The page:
In the early 2000s, an unprecedented trend appeared in the video game industry. While the previous two decades were prone to novelty, gamers suddenly saw games of yesteryear brought up to date.
Obviously, the notion of remake existed before (just think of Super Mario All Stars for example), but it has accelerated considerably at the dawn of the new century. Among these remasterings, one of the most spectacular remains the Gamecube episode of Resident Evil.
Released in 2002, this title was such an event that no one forgot the truly mind-blowing graphics of this version. During the following years, Capcom continued this remake policy and we were recently able to enjoy the excellent Resident Evil 2 and Resident Evil 3: Nemesis.
However, of all the episodes of the saga, there is one that is missing and that is particularly loved by the gaming community: Resident Evil: Code Veronica. Considered by some to be the best episode yet, Code Veronica was the first Resident Evil, at the time, to break free from fixed camera angles.
Entirely in real time 3D and endowed with a sumptuous realization – in particular the faces and light effects – he also has for him outstanding characters (Steve being the video game counterpart of Leonardo DiCaprio, essential actor after the Titanic phenomenon) and a scenario panting gravitating around the Ashford mansion.
And yet, to this day, Capcom still hasn’t met the expectation of fans keen to experience a fully remastered version of Code Veronica. Therefore, amateur developers have taken the lead and are preparing, since 2019, a remake of this famous Dreamcast episode (subsequently ported to other media).
Split into three 4-hour chapters, this remake is on track. Interested parties have just announced the addition of the dodge that appeared in the Resident Evil 3 remake, but also an optimization of the animations and zombies more realistic than ever.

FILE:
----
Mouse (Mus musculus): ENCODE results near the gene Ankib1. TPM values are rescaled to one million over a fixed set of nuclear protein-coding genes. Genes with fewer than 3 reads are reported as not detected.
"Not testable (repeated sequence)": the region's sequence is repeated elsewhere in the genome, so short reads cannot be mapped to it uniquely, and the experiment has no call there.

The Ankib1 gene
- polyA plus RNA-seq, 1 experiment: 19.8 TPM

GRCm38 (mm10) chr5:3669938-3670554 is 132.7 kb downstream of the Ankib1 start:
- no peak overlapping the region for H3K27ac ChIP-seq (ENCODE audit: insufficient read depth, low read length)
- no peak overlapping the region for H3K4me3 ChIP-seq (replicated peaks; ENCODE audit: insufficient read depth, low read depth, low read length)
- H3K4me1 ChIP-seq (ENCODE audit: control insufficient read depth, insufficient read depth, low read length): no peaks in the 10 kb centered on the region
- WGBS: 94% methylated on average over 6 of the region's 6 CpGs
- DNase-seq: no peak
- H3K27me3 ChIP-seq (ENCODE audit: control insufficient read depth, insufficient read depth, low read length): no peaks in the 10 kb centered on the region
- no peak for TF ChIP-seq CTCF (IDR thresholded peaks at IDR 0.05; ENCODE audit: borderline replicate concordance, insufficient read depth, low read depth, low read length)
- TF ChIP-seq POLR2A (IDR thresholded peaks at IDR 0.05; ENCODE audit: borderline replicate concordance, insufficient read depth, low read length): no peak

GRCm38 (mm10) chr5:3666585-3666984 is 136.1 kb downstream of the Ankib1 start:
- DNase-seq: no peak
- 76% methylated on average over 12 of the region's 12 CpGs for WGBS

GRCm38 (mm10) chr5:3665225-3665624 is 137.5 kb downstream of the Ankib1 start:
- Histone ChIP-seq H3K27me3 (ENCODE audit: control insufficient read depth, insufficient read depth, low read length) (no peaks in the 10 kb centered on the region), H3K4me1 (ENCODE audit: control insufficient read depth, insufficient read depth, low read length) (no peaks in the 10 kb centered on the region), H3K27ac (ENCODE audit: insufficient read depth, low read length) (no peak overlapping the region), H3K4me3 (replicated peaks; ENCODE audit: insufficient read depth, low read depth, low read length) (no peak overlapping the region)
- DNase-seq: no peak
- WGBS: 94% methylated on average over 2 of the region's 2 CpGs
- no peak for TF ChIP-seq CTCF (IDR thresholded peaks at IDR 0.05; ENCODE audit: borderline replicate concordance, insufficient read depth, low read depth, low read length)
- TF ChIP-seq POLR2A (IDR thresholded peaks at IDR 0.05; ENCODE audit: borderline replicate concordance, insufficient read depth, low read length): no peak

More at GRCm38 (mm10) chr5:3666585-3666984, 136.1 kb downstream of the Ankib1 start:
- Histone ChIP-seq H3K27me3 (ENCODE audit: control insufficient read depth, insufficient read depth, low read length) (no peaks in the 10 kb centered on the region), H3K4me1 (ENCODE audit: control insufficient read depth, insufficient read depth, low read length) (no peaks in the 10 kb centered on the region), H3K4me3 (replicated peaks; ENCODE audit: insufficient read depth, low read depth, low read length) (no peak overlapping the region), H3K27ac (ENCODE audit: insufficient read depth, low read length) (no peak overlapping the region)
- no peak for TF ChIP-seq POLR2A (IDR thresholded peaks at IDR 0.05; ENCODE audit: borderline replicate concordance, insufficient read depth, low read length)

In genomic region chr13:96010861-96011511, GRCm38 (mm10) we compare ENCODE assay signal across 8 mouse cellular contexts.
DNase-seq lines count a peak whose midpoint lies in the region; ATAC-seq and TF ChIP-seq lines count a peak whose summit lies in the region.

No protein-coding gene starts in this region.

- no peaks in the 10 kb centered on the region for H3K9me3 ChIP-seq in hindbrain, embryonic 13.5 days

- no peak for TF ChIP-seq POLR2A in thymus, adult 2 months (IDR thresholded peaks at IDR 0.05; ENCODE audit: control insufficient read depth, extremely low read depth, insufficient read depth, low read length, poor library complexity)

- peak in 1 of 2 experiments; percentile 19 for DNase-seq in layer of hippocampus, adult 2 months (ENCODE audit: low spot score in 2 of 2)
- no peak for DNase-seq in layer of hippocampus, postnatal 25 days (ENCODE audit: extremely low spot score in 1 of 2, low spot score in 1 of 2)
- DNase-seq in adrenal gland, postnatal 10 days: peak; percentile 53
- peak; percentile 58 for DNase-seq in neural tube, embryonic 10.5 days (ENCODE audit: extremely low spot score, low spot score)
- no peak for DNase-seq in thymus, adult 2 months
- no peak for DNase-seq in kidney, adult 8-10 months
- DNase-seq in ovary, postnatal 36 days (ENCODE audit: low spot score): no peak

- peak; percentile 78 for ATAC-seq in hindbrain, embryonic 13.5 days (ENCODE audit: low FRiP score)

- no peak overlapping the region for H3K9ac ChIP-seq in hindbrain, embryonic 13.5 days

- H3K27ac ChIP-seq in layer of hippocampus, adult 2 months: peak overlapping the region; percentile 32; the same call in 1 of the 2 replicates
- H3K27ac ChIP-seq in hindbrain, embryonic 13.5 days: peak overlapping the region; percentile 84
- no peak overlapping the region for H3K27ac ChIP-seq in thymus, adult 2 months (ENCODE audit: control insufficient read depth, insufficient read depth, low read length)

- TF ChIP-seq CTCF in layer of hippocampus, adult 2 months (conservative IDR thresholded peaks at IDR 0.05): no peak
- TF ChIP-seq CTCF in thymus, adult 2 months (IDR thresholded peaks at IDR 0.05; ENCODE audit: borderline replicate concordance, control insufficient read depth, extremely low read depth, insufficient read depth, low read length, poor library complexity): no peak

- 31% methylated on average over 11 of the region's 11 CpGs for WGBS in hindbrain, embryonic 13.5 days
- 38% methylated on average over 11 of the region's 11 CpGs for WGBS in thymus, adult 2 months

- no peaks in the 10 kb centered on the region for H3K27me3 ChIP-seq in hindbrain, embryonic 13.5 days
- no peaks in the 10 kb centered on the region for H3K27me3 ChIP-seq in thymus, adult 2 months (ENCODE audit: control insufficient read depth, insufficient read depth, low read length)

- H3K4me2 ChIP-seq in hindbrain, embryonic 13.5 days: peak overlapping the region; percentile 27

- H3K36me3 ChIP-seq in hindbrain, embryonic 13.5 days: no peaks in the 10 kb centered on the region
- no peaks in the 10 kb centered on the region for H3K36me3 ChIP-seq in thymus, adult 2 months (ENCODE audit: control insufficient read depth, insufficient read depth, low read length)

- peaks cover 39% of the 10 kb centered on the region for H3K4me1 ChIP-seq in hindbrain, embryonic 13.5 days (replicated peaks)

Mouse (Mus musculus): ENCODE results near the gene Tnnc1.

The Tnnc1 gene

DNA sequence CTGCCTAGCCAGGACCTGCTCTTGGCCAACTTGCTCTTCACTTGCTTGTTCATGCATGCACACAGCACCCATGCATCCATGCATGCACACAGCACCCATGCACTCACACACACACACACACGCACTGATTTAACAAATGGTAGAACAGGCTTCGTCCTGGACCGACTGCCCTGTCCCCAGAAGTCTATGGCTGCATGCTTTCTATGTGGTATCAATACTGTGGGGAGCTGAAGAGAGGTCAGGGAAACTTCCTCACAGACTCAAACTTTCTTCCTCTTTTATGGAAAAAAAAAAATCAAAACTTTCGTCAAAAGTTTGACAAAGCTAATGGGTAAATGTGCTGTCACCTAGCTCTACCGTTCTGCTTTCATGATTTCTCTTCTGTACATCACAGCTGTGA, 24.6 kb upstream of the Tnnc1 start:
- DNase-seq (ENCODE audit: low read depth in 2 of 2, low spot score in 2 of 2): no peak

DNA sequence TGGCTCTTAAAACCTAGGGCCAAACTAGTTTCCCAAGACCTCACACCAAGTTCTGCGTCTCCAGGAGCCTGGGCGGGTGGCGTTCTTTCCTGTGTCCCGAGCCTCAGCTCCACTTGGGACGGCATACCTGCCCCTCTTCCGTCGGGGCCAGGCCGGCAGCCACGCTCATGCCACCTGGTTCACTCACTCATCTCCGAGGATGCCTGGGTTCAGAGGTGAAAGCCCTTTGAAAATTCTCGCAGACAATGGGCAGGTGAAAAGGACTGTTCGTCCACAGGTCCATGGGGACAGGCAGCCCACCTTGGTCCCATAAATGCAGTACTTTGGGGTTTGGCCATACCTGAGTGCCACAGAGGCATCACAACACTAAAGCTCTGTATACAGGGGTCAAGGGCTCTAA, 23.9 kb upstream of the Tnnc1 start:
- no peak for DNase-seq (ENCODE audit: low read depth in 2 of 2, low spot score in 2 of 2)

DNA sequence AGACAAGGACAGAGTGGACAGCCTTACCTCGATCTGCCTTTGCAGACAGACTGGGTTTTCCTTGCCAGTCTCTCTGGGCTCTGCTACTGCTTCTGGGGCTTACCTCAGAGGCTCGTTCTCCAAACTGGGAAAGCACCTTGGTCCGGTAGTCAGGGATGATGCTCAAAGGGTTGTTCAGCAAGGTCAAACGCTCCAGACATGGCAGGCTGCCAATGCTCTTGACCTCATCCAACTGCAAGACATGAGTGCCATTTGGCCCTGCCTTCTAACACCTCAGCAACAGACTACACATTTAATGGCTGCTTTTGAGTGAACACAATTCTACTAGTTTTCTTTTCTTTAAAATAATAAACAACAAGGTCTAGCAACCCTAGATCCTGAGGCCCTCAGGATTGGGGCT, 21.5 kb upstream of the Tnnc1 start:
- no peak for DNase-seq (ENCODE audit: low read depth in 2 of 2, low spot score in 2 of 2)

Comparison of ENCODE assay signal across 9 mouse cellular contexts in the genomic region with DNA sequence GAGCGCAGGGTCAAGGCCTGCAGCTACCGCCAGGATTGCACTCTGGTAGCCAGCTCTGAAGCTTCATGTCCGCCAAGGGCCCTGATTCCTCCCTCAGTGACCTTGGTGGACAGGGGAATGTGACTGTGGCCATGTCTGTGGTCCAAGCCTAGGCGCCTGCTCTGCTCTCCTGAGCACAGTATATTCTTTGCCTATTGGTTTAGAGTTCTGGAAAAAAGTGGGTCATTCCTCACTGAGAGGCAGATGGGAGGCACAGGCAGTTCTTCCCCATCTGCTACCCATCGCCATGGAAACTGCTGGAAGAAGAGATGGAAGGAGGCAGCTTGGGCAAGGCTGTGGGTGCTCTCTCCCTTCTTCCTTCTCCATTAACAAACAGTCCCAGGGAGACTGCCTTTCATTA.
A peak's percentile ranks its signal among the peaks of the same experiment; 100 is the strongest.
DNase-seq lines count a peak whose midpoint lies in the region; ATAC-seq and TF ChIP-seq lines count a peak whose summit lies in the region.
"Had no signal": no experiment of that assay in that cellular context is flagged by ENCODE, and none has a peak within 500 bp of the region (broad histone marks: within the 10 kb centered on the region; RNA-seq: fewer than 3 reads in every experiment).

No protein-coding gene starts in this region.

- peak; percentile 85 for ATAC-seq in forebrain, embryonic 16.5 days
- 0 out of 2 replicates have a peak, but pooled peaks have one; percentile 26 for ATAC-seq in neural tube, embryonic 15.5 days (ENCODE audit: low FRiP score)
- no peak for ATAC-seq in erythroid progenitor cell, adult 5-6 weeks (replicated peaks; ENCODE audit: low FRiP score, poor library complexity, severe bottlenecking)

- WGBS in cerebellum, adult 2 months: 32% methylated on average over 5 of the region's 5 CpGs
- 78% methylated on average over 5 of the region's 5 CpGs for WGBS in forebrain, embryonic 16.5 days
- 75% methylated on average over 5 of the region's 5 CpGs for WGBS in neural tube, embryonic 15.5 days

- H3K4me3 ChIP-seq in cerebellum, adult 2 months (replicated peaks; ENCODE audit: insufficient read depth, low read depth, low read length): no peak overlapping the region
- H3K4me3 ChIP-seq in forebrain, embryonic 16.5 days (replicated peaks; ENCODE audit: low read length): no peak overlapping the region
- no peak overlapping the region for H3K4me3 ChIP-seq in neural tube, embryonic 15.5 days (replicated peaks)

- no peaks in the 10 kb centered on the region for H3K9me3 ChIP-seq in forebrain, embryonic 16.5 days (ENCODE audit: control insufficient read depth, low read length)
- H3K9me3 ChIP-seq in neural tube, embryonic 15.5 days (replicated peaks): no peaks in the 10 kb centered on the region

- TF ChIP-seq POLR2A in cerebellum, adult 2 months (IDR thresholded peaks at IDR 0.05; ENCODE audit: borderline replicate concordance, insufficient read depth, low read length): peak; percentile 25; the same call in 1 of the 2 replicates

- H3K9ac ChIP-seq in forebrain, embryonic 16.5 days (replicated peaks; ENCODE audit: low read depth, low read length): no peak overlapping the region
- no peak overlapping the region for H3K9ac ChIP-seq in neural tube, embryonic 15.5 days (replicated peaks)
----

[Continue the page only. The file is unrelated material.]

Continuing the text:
They took this opportunity to unveil the trailer of their efforts and the result is frankly high.
In addition, the same group is also working on a remake of the first Resident Evil and aims for a release in 2022. Remains an unknown. If Capcom, the licensee, decides to put an end to it, the developers will be obliged to stop all the projects.
Suffice to say that if the publisher is officially working on a remake of Code Veronica, the matter could get complicated. Otherwise, the project could come to an end. Indeed, it is worth remembering that fans, working on a remake of Resident Evil 2, found themselves in this situation in 2018.
They had a well-advanced remake project, but Capcom was developing an official remake of the second. episode and they sent a missive to the young developers to ask them to stop their work.
Brent Dubin, known as the Gaming Giant among Globe Live Media staff, is the chief Gaming Reporter for Globe Live Media. Having attended all the major events of Gaming around the World, he is sure to give you exactly the update related to gaming World you are looking for.